Photo: Jamel Shabazz "Subway Series", © Galerie Bene Tasche

7 tips for surviving the nyc subway according to photographer jamel shabazz

"In New York we call it, 'Stay in your lane.'"

by Marieke Fischer
07 December 2018, 3:51pm

Photo: Jamel Shabazz "Subway Series", © Galerie Bene Tasche

This article originally appeared on i-D DE

Having grown up in Brooklyn, once Jamel Shabazz picked up a camera he naturally began to photograph the city's African American community that surrounded him. Over time, he became a kind of role model for the next generation of street and documentary photographers, who were looking to have a more intimate relationship with their subjects.

Jamel Shabazz' latest exhibition City Metro opens this weekend and it's dedicated to the place where most of his works have been shot: the New York subway. It’s a place that unites people of all genders, classes, and origins, but it's not without its own rules. We asked Jamel Shabazz to explain some of those rules below:

What advice would you give someone who's never been on the NYC subway before?
The best advice I could give someone who is not familiar with the NYC metro system is to be respectful, courteous and to mind your own business. In New York we call it, "Stay in your lane."

© Jamel Shabazz, Galerie Bene Taschen

Metro rides can take forever – what can one do to avoid boredom?
As a documentary photographer who is always on the lookout for moments worth capturing, I never get bored. If by chance there is a moment of pause, I always get lifted listening to some classic music for the soul on my iPhone, and more specifically Marvin Gaye.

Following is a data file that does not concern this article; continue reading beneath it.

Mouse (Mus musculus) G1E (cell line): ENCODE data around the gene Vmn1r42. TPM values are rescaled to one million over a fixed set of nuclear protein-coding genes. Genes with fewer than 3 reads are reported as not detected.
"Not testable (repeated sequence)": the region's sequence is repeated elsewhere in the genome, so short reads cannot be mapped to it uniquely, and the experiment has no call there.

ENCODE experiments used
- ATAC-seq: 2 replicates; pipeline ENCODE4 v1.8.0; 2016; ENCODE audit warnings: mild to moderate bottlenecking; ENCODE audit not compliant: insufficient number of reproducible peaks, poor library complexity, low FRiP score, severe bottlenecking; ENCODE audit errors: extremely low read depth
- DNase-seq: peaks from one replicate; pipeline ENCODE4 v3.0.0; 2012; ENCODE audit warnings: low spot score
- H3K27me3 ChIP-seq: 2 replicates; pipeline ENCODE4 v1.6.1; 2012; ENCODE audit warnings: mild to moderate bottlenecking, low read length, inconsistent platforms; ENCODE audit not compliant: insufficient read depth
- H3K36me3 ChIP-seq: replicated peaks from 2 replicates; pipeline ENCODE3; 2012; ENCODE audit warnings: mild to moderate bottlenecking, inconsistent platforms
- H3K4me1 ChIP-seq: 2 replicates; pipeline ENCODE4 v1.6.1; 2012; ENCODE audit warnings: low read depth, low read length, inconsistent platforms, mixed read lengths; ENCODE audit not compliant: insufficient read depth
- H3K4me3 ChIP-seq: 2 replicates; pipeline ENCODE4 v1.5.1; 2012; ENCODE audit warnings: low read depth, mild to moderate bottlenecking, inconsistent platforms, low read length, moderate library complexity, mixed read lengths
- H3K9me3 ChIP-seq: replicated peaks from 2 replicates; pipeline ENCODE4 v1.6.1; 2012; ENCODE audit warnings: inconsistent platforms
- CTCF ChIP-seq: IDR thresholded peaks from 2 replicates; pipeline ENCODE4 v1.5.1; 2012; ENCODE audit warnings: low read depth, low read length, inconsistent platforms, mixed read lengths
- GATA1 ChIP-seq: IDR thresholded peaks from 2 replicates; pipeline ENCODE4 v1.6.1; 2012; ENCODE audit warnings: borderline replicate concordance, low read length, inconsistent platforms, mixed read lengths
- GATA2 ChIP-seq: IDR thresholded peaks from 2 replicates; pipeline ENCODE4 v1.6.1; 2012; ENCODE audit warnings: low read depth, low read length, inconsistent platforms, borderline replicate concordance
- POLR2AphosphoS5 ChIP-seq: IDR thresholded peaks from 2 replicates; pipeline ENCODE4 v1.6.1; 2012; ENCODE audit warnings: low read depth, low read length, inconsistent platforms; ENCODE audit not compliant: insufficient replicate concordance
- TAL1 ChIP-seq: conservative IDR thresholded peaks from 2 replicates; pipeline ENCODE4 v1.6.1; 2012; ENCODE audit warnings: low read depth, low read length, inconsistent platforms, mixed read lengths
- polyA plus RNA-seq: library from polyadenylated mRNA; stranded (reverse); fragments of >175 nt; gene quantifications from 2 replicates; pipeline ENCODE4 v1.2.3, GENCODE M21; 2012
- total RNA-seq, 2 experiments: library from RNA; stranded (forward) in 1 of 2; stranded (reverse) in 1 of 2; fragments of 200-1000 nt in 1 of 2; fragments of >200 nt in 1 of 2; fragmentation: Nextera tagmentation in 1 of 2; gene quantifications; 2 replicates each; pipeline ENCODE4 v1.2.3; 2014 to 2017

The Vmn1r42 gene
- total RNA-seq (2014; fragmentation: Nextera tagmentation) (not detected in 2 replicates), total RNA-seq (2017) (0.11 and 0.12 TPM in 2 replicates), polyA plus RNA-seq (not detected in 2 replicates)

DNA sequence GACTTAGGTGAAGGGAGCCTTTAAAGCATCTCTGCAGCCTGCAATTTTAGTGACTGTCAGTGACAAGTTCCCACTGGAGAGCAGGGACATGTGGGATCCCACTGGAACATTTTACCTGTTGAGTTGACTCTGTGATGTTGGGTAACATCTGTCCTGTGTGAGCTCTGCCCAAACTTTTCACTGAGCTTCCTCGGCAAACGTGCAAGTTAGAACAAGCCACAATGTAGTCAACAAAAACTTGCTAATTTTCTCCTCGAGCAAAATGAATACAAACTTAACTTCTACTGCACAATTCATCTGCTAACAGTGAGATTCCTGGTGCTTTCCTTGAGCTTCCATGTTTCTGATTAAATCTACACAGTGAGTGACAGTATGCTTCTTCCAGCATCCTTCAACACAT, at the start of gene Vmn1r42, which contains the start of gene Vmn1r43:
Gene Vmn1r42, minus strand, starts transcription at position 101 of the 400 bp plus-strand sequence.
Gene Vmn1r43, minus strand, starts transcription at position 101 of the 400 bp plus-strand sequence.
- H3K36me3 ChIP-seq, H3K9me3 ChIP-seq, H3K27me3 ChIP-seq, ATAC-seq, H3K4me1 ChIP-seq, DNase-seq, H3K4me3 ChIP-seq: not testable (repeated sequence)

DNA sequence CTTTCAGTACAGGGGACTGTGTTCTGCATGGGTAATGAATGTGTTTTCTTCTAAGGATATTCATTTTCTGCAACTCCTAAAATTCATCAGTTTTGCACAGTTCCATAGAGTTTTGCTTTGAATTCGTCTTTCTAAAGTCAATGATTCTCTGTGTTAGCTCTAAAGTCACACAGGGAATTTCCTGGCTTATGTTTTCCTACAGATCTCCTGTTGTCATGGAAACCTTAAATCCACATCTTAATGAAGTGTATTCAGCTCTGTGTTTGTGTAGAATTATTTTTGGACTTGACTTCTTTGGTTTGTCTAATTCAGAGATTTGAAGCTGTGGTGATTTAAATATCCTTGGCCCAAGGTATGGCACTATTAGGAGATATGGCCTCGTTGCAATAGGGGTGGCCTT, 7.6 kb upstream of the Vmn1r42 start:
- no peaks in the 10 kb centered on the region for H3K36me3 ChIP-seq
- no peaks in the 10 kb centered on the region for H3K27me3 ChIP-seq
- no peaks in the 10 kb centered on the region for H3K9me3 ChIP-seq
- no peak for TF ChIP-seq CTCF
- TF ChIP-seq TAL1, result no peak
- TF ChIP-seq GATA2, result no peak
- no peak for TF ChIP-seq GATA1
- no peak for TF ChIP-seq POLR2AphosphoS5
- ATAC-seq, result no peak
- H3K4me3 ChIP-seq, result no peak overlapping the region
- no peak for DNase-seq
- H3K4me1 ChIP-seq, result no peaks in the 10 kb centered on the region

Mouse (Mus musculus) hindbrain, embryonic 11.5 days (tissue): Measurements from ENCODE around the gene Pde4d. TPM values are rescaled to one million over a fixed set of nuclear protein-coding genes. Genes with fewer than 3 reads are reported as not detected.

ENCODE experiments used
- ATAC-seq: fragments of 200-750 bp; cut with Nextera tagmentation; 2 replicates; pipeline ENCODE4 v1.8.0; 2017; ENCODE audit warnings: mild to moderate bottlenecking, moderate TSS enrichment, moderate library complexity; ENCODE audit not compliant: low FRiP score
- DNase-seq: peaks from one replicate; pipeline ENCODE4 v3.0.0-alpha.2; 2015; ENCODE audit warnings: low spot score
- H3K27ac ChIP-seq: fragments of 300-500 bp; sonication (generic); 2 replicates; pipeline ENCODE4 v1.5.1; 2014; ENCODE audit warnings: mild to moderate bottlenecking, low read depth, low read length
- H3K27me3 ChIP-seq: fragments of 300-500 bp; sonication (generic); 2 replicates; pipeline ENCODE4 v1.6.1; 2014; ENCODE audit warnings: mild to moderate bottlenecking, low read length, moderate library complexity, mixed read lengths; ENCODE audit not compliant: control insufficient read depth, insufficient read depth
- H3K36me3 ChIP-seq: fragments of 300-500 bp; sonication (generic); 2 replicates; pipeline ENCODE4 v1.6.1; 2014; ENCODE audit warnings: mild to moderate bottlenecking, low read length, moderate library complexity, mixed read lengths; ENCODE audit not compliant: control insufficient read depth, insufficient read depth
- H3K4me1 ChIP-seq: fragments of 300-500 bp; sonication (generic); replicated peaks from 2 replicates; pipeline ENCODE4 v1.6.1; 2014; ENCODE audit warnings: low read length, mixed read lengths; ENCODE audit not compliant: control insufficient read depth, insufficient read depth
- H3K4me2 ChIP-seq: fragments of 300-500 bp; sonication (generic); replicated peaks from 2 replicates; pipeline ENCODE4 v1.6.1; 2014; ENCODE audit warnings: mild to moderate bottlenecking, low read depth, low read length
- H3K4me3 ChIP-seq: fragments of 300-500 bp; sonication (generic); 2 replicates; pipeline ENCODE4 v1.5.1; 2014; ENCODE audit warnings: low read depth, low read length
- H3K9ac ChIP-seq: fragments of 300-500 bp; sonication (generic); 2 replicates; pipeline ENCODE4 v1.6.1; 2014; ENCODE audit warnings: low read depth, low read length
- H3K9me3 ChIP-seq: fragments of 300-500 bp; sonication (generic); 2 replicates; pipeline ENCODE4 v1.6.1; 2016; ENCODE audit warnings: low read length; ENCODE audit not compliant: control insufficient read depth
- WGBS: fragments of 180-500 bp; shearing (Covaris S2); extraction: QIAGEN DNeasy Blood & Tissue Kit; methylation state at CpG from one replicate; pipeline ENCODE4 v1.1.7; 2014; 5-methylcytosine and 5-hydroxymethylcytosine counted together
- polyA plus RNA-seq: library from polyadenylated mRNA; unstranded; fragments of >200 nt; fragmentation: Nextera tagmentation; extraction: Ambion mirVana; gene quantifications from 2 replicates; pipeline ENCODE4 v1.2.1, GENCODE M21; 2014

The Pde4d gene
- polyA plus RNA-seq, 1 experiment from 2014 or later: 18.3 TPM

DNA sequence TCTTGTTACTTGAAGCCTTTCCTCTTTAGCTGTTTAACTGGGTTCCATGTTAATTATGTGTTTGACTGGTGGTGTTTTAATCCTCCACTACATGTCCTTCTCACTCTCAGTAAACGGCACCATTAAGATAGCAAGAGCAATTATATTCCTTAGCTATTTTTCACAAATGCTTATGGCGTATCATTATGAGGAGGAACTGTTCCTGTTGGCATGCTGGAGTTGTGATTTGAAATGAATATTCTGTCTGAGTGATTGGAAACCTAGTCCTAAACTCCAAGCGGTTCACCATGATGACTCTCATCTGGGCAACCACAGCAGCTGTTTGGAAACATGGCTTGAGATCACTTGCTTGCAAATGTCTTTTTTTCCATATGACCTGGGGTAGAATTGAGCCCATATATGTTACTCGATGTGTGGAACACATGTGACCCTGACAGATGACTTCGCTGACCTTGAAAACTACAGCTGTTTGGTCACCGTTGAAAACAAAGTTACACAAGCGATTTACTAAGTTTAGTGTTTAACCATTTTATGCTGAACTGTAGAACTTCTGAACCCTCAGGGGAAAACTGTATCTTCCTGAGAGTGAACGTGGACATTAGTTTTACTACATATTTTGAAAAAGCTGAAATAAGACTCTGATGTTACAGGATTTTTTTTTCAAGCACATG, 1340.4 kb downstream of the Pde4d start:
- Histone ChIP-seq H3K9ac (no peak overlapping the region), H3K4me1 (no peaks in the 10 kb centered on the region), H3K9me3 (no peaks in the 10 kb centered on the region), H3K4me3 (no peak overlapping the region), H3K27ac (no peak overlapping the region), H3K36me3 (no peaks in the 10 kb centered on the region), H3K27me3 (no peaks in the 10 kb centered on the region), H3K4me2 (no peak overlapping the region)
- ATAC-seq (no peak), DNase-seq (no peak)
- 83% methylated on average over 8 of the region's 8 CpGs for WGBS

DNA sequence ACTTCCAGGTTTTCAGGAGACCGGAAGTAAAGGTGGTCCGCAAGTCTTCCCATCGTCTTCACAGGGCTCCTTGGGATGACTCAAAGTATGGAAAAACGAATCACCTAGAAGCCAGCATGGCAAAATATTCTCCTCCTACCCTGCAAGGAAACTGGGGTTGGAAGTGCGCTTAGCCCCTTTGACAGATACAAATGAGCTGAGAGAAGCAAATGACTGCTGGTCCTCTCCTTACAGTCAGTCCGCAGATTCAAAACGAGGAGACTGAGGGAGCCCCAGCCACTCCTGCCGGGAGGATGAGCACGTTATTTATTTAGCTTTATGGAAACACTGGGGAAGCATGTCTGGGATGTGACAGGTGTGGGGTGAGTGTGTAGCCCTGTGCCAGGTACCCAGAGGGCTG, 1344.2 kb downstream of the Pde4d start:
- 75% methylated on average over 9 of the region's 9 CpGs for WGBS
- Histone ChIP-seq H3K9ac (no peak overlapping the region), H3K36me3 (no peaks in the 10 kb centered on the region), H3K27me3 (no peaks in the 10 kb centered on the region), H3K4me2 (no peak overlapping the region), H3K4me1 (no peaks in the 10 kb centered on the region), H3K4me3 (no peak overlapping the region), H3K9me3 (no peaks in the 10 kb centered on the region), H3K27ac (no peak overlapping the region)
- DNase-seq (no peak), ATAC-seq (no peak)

The L-train is now a legend. What's the best stop to get off at if you want to see the best looks?
Union Square-14th Street, on any given day is a noteworthy destination where one can find various forms of "street style," from vintage to Gothic.

What captures your attention?
I tend to look for couples or groups of individuals that are dressed in a similar fashion.

© Jamel Shabazz, Galerie Bene Taschen

How do you reassure people who catch you taking their picture?
This is a very delicate situation and every situation is different. My particular practice is to ask permission whenever possible and to state my reason for taking the photograph. However there are times when the situation may not warrant you asking. The best way to counter an upset person is to calmly explain to them your motive, and as a last resort if you are shooting digital, is to delete the file.

Which topic should we all avoid talking about in the metro?
One should not talk badly about the people they are sharing the space with.

Is there a snack that is actually okay to have on public transport?
I was taught early on, not to snack on the train. However, I always make it a point to have a container of breath mints with me as you never know when you will be placed in a situation to converse with someone, up close and personal.

City Metro opens this weekend at Galerie Bene Taschen in Cologne and will go on until the 2nd of February 2019. For more information click here.

Scroll down for more images by Jamel Shabazz:

© Jamel Shabazz, Galerie Bene Taschen
© Jamel Shabazz, Galerie Bene Taschen
© Jamel Shabazz, Galerie Bene Taschen
© Jamel Shabazz, Galerie Bene Taschen
New York
street photography
Jamel Shabazz